About St. Petersburg

St. Petersburg, land of the Romanovs, was founded by Tsar Peter the Great on May 27, 1703, and acted as the imperial seat of Russia for most of the time leading up to the Russian Revolution. Since then, it’s gone by other names—Petrograd, Leningrad—depending on the whims of the current leadership. Today, its nickname of the Northern Capital of Russia speaks to its rivalry with Moscow. The city is built on more than 100 islands in the Neva River delta on the Baltic Sea and lies in close proximity to both Finland and Estonia. It’s a rare winter month that there isn’t snow on the ground, while summer temperatures rarely top 30C/86F.

THE CITY’S CULTURE

As the cultural capital of Russia, the city is brimming with the arts, from its Baroque and Neoclassical architecture—most notably its many palaces and churches—to its renowned opera and ballet troupes. The restaurant scene may not have the cachet of that of Paris or Florence, but St. Petersburg’s more upscale venues offer dining experiences fit for a tsar, with L’Europe at the Grand Hotel Europe a standout. Because of its northerly location, summer months enjoy White Nights that transform the city into a 24/7 party town—and few cities know how to party like St. Petersburg.

ESSENTIAL EXPERIENCES

The Hermitage ranks among the world’s finest museums—and also boasts the largest collection of paintings, showcased in a collection of buildings and former palaces, including The Winter Palace, former residence of Catherine the Great. St. Petersburg is home to some of the world’s most renowned opera and ballet companies, the most famous of which is the Mariinsky Ballet (sometimes still referred to by its Soviet Era name, the Kirov), where legendary dance Mikhail Baryshnikov got his start. The interior of Saint Isaac's Cathedral rivals that of the view from its 101.5-meter-/333-foot-high gold-plated dome. For something more offbeat, Grand Maket Russia presents the entire country on a miniature scale.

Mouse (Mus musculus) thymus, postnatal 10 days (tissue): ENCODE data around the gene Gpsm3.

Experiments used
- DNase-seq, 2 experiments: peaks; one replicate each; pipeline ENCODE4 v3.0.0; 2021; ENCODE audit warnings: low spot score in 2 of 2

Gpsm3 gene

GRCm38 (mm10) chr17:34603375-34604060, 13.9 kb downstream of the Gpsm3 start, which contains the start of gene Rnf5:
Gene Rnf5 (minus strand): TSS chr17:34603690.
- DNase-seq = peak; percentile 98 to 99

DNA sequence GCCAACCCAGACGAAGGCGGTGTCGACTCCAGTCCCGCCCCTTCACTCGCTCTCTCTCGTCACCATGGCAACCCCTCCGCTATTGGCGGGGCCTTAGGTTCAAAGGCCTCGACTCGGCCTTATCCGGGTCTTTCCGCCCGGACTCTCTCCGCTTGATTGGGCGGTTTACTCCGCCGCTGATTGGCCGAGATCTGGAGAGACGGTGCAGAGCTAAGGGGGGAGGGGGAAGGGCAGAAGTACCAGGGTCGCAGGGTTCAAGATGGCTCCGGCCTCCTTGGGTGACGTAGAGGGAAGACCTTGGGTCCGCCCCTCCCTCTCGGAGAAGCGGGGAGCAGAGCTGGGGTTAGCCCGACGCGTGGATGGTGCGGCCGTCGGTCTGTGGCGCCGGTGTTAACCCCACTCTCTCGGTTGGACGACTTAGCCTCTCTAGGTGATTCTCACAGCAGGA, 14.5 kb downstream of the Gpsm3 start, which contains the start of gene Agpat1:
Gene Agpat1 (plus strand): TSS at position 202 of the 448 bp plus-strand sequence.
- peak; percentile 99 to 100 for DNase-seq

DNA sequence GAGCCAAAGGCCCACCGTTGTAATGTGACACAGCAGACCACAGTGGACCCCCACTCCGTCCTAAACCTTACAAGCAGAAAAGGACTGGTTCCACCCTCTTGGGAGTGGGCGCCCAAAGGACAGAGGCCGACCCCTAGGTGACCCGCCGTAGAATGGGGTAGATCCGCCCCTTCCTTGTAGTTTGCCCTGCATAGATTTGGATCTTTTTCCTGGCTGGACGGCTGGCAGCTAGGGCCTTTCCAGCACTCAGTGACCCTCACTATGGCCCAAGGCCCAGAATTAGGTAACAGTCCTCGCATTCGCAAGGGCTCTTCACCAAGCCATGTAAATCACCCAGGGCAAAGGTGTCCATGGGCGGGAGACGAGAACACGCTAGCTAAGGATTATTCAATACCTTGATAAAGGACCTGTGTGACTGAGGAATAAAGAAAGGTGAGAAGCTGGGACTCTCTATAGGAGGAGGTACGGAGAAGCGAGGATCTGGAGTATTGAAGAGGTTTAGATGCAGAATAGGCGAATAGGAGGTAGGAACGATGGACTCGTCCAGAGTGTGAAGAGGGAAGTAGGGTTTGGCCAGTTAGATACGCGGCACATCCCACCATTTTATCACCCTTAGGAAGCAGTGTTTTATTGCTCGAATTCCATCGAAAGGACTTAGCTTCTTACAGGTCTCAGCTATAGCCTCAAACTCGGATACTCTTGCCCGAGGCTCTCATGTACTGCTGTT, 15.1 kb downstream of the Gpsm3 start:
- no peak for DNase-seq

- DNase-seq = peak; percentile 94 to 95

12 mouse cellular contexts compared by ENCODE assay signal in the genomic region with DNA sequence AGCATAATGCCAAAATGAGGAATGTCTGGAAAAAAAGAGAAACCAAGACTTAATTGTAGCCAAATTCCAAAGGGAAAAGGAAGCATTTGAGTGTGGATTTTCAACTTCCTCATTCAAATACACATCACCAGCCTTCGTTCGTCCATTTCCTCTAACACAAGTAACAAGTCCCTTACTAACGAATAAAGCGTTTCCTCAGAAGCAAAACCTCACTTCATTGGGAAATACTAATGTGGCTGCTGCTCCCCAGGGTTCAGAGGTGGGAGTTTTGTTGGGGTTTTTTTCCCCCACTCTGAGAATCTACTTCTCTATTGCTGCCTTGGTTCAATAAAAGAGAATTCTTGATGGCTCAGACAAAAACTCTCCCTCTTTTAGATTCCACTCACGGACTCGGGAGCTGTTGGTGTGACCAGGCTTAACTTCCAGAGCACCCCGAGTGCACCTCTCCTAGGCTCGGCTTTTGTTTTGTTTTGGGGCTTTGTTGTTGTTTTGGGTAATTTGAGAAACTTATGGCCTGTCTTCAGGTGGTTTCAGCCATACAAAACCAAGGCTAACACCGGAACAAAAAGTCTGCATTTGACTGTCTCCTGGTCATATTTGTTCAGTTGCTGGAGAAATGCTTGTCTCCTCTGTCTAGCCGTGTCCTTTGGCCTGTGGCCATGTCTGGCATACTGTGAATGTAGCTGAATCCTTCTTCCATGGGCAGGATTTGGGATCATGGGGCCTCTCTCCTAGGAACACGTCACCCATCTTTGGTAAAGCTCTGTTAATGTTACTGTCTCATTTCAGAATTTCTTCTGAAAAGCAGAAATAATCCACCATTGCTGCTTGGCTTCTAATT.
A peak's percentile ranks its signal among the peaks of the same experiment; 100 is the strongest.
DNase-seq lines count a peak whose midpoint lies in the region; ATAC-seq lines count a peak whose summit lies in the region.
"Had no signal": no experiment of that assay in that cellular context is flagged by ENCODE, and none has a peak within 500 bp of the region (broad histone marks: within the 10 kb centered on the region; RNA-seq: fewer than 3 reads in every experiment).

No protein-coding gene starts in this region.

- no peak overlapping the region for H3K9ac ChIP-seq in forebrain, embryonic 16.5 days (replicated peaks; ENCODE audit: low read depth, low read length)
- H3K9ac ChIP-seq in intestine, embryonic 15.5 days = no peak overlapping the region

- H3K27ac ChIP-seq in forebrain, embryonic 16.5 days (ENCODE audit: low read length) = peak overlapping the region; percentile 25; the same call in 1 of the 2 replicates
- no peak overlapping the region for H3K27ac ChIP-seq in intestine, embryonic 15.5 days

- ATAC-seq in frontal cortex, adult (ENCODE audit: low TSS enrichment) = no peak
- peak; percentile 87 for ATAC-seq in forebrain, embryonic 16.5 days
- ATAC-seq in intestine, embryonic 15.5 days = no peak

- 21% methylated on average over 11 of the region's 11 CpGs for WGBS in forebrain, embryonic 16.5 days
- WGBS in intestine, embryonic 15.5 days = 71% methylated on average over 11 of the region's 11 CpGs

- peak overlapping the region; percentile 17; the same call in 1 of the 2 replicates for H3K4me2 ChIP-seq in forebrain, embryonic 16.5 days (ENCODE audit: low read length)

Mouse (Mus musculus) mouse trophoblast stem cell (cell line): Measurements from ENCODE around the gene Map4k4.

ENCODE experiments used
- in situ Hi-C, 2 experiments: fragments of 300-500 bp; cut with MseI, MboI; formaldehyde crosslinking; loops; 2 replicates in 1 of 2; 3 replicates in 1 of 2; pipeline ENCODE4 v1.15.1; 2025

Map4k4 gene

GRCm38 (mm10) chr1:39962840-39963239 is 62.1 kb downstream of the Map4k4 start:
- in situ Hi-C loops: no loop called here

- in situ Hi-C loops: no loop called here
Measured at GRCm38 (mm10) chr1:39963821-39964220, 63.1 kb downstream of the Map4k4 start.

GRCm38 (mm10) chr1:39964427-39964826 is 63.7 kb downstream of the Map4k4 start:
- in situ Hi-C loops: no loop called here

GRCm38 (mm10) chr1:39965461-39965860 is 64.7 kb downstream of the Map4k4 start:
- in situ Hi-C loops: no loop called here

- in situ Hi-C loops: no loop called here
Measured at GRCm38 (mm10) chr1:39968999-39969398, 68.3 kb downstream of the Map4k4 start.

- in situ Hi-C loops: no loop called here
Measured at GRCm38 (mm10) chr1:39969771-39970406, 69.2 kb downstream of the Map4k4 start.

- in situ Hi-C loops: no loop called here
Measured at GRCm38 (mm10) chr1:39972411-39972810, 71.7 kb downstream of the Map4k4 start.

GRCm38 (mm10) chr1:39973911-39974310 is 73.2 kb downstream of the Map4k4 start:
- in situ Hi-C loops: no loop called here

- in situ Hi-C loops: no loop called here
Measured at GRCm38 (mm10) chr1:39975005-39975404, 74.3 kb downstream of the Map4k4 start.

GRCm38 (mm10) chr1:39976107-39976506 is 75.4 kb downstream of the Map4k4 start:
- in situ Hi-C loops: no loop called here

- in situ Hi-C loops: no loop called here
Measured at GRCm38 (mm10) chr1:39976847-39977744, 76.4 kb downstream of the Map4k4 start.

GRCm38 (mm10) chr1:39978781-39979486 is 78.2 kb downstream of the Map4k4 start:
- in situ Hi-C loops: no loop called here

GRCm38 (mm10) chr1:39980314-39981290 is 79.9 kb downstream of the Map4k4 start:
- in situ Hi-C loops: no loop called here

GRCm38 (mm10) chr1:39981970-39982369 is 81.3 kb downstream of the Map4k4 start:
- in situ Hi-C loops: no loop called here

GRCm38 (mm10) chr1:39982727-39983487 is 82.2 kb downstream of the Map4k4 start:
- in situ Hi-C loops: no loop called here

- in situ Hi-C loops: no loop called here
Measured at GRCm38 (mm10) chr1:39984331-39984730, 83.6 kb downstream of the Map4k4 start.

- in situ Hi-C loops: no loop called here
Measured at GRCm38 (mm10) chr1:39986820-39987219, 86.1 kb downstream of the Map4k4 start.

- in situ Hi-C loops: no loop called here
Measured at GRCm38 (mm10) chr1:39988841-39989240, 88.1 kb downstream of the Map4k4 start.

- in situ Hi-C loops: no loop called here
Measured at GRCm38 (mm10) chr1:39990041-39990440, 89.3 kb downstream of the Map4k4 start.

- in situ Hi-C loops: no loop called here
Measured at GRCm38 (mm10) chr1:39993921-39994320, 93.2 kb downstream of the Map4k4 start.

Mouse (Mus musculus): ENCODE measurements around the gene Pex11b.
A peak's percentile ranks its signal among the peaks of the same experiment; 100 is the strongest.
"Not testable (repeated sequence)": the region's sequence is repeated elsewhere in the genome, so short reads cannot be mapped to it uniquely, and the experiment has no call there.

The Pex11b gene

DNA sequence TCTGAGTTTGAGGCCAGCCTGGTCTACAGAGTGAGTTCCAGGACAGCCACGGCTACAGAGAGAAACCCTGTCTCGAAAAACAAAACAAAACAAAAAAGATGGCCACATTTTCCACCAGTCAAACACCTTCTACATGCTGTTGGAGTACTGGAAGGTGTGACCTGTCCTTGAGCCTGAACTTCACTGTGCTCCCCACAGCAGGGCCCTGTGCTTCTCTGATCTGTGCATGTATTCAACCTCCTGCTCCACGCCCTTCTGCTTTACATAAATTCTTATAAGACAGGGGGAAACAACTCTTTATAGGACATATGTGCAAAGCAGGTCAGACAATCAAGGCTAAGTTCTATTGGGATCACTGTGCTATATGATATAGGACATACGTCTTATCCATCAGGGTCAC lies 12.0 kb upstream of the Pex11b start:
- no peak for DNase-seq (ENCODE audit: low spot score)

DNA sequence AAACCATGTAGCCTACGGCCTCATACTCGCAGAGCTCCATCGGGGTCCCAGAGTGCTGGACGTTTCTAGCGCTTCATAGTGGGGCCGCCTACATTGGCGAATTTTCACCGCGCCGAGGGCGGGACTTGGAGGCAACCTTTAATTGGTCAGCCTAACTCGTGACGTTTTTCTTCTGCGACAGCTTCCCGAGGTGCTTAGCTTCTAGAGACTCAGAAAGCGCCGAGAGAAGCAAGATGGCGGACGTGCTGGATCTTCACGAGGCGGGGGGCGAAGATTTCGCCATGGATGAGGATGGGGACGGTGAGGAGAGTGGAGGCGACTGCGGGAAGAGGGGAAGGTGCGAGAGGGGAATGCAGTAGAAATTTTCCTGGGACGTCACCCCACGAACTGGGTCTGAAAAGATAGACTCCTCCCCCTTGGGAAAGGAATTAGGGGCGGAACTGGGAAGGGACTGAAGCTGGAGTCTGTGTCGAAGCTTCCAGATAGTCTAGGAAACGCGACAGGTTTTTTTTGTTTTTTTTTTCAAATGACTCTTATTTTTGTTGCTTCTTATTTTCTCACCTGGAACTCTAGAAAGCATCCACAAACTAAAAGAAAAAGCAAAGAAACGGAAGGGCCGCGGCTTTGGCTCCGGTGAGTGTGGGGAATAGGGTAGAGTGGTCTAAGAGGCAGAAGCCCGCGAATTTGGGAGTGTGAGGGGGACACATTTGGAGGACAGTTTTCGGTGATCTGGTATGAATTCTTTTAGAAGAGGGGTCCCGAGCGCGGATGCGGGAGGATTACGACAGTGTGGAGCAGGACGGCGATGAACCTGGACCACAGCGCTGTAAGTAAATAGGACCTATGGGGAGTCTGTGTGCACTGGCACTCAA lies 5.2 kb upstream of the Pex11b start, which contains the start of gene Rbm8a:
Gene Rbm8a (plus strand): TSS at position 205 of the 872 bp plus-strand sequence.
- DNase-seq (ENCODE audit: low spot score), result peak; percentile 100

WHERE TO EXPLORE

The city’s nexus lies in Palace Square, which, although small, holds several top attractions, including the Hermitage. A stroll down chic Nevsky Prospekt, the city’s main thoroughfare, brings visitors to sights such as the Elisseeff Emporium (home to a popular food hall) and numerous churches, as well as past the city’s best shopping and nightlife options. The canal-lined area south of Nevsky is home to scenic bridges, the St. Petersburg Conservatory (where Tchaikovsky and Prokofiev both studied), and the Dostoevsky Museum, where the legendary author wrote The Brothers Karamazov. Many of the more famous estates are located in the suburbs, such as Petergof, whose Peterhof Palace is often referred to as the “Russian Versailles.”